Deadline on Abuse Cases at Issue
SJC to Hear Appeal on Three-Year Limit
By Michael Rezendes
February 3, 2003
The Supreme Judicial Court is scheduled to hear an appeal in a clergy sexual molestation case this week that could erode the legal basis for many of the 500 or more claims pending against the Archdiocese of Boston.
The lawsuit was filed in 1998 by a woman who said she was repeatedly molested by the Rev. Gerard E. Creighton in 1958, when she was a 16- and 17-year-old high school student preparing to become a nun.
At issue is whether the state's statute of limitations for civil claims made by people abused as minors expired before the woman filed her suit. The statute sets a three-year limit for such claims, but has exceptions that allow many suits to be brought much later.
Attorneys who are following the Creighton case say that if the state's highest court decides that the statute of limitations has expired, it could limit future lawsuits against the church and prompt lawyers for many plaintiffs to settle their claims out of court.
On the other hand, if the SJC affirms an Appeals Court ruling and clears the way for a jury trial, it might encourage even more people with claims decades old to come forward and file lawsuits.
"If the court makes a big pronouncement on the statute of limitations, it could have a big impact on these cases," said Michael Avery, a Suffolk Law School professor and a specialist on rules of evidence.
Whatever the court decides after hearing arguments this Thursday, it will be addressing one of the more difficult questions in civil child sex abuse cases: Exactly when does the clock on the state's three-year statute of limitations start ticking?
Under state law, a person sexually assaulted as a minor has until three years after turning 18 to file a lawsuit. But the law also clears the way for cases brought long after that by saying that the clock on the three-year statute does not start until the victim either "discovered or reasonably should have discovered" that the alleged sexual molestation caused an emotional or psychological injury.
Many of the 500 pending claims against the archdiocese have been made by people who say they were abused decades ago, but who also claim they only recently realized that the molestation caused subsequent harm.
In the lawsuit against Creighton, the alleged victim, who is not named in court papers, said she began to suffer emotional harm immediately after the alleged abuse began in 1958, and continued to suffer for decades.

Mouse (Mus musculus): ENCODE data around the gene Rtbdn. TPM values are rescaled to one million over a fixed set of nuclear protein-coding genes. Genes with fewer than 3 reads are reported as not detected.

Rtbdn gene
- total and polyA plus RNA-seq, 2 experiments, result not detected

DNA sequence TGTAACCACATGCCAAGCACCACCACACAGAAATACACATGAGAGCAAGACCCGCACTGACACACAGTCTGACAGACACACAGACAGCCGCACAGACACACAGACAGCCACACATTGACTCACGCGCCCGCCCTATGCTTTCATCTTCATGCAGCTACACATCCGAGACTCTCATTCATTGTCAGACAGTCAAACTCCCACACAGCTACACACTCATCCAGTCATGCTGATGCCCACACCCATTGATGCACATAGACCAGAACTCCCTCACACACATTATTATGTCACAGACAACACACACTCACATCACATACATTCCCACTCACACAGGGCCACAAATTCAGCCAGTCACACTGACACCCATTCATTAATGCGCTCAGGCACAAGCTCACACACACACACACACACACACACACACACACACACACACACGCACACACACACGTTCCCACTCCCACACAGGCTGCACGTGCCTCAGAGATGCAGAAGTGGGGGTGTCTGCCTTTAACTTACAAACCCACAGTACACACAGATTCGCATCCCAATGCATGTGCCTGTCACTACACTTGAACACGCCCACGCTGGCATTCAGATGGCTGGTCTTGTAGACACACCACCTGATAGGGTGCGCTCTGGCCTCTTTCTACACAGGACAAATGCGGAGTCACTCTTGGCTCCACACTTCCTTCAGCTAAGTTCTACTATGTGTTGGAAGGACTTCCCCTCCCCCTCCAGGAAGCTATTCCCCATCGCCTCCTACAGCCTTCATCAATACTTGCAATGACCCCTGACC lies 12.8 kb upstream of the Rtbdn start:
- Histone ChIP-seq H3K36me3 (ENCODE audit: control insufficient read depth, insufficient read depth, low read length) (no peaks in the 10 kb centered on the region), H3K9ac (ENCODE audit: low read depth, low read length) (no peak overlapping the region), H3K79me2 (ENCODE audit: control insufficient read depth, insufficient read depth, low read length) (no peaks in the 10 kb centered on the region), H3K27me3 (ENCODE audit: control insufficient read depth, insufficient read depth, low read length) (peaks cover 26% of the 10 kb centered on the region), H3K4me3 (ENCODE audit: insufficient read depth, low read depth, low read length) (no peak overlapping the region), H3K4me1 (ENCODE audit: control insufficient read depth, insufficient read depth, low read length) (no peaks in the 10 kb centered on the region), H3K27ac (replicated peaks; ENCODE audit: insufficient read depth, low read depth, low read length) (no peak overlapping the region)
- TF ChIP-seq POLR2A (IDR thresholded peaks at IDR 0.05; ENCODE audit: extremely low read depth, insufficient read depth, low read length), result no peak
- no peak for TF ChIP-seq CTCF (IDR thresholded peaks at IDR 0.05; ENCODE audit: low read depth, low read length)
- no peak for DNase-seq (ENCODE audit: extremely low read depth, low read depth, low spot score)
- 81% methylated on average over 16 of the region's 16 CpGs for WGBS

But David Dwork, the woman's attorney, said she did not make a connection between the alleged abuse and the emotional damage until 1995, when she confronted Creighton, who was on an extended leave of absence, in a Cape Cod furniture store that he operated. She filed her lawsuit almost three years later, in 1998. Creighton has denied the woman's allegations, although the Boston Archdiocese paid her $150,000 in 1998 to settle her separate claims against the church.
A superior court judge dismissed the lawsuit against Creighton in 2000, saying the statute of limitations had expired. In his ruling, Judge James F. McHugh wrote that the woman, by arguing that she did not make the connection between the alleged abuse and her emotional injury until she stopped blaming herself and started blaming Creighton, "seeks to slice the matter too finely."
The woman prevailed in the state Appeals Court. But then the high court agreed to hear Creighton's appeal -- and with more than 500 other claims pending, took the appeal on an expedited basis.
The Appeals Court decision was based on a 2001 SJC ruling -- in a lawsuit not involving clergy -- that said the question of whether the statute of limitations had expired in the case of a man sexually assaulted 30 years earlier should have been left to a jury.
But court records show there are significant factual differences between the abuse case that led to the 2001 decision and the case against Creighton. One difference is that the woman in the Creighton case, who is no longer a nun, became a teacher and was likely to know that sexual abuse of children can cause lasting psychological harm. In fact, teachers in Massachusetts and many other states are required to report child sexual abuse to authorities.
For this reason and others, Creighton has said it's clear the statute of limitations expired before the woman filed her suit, and that a judge should be allowed to make that determination without presenting the question to a jury.
Some attorneys believe that, because the SJC so recently issued its opinion in the case of the man molested 30 years ago, it's unlikely to reverse itself or narrow the time period in which child abuse victims may file suits. But others believe the court wouldn't have agreed to hear Creighton's appeal if it were not at least reconsidering its previous ruling.
Dwork, the attorney for the woman, said he will argue before the high court that a jury be allowed to determine whether the woman's suit falls within the statute of limitations.
But Marielise Kelly, one of the attorneys representing Creighton, said that if the woman prevails in her attempt to bring the question to a jury, the SJC will have said that "for all practical purposes, there is no statute of limitations for childhood sexual abuse."
Michael Rezendes can be reached at firstname.lastname@example.org.
This story ran on page B1 of the Boston Globe on 2/3/2003.
Any original material on these pages is copyright © BishopAccountability.org 2004. Reproduce freely with attribution.
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